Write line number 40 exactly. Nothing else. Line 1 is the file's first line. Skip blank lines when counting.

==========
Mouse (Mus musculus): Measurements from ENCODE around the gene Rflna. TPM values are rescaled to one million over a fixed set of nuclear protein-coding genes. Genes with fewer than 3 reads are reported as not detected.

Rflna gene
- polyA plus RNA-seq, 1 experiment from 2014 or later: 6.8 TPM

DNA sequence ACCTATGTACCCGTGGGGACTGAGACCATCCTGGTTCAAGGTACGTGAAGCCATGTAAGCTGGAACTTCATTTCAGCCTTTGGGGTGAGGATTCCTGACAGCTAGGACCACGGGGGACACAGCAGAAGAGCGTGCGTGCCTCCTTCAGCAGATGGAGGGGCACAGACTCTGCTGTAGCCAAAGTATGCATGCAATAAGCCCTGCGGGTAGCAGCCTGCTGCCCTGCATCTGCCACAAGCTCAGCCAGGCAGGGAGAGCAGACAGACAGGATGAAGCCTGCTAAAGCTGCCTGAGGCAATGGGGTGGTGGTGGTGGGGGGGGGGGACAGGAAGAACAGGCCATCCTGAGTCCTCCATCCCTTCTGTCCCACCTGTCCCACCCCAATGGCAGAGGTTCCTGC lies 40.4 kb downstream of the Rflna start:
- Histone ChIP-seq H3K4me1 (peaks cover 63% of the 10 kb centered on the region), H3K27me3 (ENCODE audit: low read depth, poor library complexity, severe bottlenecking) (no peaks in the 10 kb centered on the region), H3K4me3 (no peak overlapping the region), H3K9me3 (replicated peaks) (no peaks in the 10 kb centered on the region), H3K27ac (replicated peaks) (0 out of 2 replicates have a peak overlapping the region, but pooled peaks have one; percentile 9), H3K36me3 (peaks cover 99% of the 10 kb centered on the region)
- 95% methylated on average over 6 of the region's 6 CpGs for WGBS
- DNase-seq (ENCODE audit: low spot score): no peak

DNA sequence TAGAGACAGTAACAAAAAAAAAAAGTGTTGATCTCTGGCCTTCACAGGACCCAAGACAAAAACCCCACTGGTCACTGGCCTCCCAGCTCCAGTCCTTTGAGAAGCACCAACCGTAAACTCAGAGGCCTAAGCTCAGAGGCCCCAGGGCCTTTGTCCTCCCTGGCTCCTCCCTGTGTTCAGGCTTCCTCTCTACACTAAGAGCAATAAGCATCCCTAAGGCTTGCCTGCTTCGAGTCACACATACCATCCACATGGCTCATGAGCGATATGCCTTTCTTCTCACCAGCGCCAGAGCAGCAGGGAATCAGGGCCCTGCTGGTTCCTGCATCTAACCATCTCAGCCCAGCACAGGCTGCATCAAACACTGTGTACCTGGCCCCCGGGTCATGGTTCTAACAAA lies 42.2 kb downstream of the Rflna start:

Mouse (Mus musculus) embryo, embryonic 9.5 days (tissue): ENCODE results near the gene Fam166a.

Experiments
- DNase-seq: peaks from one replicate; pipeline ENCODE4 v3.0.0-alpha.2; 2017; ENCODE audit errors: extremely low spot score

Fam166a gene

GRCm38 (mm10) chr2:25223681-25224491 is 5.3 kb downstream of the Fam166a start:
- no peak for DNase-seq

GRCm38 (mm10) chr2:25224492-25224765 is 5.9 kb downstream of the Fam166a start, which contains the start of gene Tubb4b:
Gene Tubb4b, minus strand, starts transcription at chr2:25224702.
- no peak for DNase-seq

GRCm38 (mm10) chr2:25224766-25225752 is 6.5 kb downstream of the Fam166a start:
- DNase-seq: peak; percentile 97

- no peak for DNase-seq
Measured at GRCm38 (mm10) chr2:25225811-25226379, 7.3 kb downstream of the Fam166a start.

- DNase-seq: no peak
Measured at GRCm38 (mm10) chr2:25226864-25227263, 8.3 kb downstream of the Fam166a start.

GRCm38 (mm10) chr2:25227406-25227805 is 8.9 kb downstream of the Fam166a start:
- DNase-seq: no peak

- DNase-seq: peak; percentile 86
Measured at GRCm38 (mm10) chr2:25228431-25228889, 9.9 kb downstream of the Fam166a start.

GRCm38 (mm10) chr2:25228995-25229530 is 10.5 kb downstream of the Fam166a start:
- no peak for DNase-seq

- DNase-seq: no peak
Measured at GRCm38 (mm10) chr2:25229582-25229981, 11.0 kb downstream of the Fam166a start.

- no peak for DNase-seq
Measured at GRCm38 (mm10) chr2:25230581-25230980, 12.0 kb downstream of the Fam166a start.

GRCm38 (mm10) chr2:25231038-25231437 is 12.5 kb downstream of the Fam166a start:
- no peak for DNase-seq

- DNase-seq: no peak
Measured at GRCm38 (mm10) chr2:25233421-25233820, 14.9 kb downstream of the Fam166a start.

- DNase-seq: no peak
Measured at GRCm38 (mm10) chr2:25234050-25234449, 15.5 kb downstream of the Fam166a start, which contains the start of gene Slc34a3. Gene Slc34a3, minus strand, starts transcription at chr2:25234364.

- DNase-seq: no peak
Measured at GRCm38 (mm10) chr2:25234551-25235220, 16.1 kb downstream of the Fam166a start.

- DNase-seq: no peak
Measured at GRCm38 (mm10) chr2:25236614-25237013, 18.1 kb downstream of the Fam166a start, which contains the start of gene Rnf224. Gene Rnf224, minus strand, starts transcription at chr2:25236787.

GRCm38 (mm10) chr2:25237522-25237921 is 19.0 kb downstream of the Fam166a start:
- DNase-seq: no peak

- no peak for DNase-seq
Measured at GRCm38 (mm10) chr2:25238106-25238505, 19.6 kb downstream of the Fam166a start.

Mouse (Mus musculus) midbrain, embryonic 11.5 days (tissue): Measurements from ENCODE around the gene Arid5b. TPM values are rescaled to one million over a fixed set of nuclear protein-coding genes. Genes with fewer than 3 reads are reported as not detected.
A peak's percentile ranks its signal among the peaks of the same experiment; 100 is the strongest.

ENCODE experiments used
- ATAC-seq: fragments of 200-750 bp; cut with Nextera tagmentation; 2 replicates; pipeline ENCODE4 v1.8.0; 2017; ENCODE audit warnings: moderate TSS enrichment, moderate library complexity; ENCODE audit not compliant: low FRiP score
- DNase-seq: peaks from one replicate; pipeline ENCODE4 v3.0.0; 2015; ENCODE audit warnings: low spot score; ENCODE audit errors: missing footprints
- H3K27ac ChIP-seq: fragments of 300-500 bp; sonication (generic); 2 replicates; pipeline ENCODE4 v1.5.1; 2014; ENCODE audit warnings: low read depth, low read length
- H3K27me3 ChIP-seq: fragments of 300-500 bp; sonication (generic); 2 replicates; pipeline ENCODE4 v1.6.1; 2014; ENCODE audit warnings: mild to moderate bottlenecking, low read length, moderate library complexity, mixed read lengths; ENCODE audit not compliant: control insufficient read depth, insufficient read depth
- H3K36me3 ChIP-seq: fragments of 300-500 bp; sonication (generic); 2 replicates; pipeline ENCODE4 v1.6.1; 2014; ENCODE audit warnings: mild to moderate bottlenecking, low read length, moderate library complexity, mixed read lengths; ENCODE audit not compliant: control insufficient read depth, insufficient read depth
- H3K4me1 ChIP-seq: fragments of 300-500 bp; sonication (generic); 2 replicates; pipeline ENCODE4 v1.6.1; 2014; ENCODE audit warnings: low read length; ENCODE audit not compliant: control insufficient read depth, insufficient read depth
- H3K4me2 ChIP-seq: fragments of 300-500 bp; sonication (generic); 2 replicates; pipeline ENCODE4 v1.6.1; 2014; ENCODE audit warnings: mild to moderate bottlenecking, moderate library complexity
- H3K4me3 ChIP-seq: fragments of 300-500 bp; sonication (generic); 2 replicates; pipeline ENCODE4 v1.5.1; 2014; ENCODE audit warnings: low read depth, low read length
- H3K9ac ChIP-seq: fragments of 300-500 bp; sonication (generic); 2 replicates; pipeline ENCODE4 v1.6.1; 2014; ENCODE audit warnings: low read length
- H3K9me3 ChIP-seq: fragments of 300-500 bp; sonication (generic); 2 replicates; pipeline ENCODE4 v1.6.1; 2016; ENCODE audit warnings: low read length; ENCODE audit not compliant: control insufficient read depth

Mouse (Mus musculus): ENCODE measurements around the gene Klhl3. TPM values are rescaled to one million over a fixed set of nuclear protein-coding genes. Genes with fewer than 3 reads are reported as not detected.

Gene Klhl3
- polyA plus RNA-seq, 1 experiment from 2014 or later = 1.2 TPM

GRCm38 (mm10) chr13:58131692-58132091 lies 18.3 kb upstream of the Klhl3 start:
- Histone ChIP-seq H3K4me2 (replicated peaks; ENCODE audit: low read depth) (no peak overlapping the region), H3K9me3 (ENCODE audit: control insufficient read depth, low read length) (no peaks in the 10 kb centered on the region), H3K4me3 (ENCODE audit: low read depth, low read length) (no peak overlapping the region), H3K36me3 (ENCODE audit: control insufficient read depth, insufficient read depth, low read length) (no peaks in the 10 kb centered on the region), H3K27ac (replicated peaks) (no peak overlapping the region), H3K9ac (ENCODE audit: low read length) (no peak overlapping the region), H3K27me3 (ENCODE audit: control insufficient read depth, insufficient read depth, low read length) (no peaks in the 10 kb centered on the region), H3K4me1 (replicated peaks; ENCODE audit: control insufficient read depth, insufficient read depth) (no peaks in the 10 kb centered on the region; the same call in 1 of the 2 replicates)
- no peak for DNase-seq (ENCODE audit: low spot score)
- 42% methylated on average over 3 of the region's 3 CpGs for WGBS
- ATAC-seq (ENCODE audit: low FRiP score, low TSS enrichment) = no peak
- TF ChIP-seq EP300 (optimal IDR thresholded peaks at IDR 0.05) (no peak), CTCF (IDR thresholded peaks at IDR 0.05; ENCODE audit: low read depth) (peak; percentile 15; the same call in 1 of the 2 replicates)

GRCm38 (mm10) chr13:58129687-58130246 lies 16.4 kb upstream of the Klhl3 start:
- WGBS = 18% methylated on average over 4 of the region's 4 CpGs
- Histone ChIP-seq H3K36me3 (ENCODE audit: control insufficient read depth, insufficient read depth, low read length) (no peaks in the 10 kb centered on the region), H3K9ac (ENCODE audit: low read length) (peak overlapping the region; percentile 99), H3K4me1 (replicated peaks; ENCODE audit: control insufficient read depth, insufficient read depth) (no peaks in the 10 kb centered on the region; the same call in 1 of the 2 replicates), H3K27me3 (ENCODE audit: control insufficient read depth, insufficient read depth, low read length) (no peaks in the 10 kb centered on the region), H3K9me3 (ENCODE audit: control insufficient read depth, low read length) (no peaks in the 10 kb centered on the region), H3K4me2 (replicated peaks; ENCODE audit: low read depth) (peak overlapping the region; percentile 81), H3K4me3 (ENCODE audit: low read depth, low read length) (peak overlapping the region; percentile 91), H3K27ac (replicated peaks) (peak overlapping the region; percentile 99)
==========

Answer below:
- DNase-seq: no peak